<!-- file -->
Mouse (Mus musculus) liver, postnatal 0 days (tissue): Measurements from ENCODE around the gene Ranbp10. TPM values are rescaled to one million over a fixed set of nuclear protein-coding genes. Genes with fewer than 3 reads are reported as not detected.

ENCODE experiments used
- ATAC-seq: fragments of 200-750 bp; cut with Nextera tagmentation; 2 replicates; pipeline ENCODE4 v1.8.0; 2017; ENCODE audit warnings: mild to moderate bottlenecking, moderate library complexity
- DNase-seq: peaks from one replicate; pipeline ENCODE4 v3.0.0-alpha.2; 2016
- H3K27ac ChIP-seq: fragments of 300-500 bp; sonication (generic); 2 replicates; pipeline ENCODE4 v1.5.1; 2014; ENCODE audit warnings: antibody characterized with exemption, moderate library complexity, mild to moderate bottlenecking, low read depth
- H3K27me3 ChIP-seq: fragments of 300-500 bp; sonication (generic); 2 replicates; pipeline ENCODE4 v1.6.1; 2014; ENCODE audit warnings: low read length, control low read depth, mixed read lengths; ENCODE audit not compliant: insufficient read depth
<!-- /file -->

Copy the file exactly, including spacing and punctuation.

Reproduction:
Mouse (Mus musculus) liver, postnatal 0 days (tissue): Measurements from ENCODE around the gene Ranbp10. TPM values are rescaled to one million over a fixed set of nuclear protein-coding genes. Genes with fewer than 3 reads are reported as not detected.

ENCODE experiments used
- ATAC-seq: fragments of 200-750 bp; cut with Nextera tagmentation; 2 replicates; pipeline ENCODE4 v1.8.0; 2017; ENCODE audit warnings: mild to moderate bottlenecking, moderate library complexity
- DNase-seq: peaks from one replicate; pipeline ENCODE4 v3.0.0-alpha.2; 2016
- H3K27ac ChIP-seq: fragments of 300-500 bp; sonication (generic); 2 replicates; pipeline ENCODE4 v1.5.1; 2014; ENCODE audit warnings: antibody characterized with exemption, moderate library complexity, mild to moderate bottlenecking, low read depth
- H3K27me3 ChIP-seq: fragments of 300-500 bp; sonication (generic); 2 replicates; pipeline ENCODE4 v1.6.1; 2014; ENCODE audit warnings: low read length, control low read depth, mixed read lengths; ENCODE audit not compliant: insufficient read depth